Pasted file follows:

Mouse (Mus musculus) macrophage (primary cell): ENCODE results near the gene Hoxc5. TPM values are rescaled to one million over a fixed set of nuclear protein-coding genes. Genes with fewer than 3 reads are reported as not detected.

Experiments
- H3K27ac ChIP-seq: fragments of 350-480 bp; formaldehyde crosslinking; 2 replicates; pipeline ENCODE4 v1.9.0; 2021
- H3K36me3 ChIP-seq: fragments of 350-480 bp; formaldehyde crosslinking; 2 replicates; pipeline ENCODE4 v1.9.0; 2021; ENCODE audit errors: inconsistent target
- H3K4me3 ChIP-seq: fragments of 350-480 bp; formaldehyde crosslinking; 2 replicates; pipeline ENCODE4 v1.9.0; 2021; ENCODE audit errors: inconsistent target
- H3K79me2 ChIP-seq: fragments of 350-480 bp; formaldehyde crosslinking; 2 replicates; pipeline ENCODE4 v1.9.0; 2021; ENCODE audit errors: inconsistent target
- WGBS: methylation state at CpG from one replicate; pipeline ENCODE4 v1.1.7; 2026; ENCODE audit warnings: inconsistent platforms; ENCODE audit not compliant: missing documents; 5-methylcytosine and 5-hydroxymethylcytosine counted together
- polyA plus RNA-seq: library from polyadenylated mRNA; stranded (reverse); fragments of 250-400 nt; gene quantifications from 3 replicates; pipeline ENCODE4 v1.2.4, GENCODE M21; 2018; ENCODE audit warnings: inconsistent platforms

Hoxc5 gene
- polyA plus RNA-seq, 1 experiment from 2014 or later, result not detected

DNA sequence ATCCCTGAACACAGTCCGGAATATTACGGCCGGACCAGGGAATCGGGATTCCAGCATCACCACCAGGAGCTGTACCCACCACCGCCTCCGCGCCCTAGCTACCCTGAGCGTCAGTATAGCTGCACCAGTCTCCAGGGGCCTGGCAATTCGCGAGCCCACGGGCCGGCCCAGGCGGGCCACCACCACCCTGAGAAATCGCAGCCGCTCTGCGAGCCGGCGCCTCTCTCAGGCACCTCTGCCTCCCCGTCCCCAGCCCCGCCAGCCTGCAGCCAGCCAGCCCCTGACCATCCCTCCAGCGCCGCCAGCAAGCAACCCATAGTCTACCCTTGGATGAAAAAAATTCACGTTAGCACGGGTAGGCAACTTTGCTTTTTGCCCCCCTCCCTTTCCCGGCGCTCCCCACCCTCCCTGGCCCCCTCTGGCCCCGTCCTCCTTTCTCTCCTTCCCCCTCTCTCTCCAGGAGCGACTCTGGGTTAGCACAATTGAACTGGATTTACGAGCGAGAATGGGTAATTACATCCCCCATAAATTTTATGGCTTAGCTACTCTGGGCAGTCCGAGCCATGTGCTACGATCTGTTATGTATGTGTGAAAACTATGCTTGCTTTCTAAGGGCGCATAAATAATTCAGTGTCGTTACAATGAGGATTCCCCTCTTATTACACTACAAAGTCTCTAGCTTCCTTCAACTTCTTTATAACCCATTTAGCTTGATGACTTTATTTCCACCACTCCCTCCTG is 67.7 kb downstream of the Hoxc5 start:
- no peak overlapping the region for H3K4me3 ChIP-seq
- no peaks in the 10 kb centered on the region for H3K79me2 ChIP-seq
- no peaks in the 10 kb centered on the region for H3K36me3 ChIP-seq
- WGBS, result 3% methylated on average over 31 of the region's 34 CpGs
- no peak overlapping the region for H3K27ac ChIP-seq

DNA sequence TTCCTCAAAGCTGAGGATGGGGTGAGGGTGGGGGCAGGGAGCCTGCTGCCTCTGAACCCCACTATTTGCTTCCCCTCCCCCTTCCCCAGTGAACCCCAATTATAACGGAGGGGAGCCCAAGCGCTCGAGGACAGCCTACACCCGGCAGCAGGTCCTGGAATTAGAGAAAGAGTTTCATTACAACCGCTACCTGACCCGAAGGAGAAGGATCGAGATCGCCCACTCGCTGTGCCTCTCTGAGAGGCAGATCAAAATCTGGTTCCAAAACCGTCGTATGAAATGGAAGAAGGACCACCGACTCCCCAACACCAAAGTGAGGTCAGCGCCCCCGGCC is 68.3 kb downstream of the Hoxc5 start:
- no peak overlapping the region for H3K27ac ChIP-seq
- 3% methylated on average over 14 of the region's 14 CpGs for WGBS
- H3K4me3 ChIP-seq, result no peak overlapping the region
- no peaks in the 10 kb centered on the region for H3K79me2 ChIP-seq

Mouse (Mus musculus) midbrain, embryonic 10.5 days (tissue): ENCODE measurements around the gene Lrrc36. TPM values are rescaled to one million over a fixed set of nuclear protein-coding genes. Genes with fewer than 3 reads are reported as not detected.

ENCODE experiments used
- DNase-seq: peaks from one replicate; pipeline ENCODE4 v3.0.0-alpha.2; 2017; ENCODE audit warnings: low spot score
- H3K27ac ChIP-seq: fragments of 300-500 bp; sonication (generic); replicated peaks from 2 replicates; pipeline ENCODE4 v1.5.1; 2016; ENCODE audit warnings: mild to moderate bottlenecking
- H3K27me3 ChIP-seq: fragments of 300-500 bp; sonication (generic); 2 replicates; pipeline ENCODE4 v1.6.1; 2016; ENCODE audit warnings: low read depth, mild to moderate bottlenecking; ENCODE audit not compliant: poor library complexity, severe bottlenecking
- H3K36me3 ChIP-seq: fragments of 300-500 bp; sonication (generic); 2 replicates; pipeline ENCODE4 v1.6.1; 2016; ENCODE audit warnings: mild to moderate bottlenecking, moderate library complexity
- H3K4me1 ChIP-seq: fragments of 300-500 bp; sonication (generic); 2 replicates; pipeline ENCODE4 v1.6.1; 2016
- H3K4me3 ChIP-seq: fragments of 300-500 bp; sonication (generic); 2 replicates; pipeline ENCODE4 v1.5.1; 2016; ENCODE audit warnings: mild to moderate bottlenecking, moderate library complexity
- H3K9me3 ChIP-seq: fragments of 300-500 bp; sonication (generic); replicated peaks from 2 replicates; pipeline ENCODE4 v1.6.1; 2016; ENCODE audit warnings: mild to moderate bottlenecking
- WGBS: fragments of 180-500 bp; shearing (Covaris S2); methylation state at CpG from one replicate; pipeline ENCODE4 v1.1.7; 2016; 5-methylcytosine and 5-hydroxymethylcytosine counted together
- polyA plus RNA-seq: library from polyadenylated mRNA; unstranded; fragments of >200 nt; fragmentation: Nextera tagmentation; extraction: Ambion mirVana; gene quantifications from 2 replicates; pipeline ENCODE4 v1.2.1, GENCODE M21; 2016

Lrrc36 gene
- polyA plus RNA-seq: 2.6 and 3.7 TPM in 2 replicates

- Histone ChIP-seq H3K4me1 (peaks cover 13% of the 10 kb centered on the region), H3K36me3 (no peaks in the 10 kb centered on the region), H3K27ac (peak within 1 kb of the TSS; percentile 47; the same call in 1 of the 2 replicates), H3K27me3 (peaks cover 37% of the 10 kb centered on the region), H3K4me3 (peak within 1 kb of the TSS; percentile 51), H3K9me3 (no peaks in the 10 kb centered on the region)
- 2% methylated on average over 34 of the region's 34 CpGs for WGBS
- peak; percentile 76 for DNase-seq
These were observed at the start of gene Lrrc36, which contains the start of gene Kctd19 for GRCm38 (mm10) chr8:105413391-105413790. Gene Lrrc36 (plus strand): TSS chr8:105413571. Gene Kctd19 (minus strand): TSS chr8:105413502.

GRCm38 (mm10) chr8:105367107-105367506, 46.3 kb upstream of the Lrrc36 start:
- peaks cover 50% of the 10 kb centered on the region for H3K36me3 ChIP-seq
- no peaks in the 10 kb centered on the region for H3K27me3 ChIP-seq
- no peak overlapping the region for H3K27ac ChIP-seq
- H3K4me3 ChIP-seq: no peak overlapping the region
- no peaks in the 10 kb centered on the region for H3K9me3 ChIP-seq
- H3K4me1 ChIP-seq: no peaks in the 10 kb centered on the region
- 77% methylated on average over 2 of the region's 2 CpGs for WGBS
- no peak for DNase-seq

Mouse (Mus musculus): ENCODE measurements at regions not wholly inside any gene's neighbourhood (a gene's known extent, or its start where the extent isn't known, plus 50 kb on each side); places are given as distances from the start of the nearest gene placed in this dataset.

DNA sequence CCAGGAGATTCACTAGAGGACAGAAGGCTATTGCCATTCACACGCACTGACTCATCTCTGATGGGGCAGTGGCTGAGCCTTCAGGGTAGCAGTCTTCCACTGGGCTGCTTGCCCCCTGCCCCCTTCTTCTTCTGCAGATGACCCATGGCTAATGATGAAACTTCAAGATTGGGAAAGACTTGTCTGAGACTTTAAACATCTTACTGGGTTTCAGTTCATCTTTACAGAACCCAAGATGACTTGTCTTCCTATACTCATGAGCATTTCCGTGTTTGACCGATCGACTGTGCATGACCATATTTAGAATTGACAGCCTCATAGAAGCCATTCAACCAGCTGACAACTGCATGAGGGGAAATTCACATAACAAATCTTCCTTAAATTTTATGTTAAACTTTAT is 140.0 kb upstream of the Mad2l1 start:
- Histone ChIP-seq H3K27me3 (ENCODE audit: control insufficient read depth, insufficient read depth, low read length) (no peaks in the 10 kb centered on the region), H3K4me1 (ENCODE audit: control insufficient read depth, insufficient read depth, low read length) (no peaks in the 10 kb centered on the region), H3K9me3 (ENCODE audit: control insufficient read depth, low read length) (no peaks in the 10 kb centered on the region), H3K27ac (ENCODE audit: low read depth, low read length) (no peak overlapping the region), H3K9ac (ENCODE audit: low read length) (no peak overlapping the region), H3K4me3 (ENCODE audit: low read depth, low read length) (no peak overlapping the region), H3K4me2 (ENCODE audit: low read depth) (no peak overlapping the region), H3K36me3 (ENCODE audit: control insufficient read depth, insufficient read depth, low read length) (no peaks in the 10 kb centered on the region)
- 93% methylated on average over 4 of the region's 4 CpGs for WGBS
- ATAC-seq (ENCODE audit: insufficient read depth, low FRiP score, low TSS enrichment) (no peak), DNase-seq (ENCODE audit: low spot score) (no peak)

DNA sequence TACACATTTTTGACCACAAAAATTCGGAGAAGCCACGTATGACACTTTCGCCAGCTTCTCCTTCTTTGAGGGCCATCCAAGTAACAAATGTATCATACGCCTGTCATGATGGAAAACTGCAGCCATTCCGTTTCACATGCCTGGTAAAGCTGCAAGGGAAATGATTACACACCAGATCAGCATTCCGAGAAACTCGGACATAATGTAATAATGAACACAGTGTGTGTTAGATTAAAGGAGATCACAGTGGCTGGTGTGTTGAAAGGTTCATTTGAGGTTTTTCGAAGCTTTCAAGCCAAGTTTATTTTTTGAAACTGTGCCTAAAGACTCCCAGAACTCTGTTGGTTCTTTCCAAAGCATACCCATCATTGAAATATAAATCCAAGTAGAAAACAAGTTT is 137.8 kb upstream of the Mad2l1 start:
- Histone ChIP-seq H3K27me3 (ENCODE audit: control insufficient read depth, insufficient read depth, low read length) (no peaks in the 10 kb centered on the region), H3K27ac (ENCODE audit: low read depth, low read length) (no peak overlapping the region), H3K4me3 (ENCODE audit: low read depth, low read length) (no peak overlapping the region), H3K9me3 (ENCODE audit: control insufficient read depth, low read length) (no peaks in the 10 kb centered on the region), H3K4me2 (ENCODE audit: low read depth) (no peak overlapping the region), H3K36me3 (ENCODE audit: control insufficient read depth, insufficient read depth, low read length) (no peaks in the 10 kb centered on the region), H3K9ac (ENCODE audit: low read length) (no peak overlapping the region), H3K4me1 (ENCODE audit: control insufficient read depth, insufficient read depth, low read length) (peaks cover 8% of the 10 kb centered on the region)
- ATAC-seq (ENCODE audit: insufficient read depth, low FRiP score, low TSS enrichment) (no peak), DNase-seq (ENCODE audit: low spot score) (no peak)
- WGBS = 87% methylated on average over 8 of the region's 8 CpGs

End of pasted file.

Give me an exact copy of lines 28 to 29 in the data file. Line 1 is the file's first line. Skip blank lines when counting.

- H3K4me1 ChIP-seq: fragments of 300-500 bp; sonication (generic); 2 replicates; pipeline ENCODE4 v1.6.1; 2016
- H3K4me3 ChIP-seq: fragments of 300-500 bp; sonication (generic); 2 replicates; pipeline ENCODE4 v1.5.1; 2016; ENCODE audit warnings: mild to moderate bottlenecking, moderate library complexity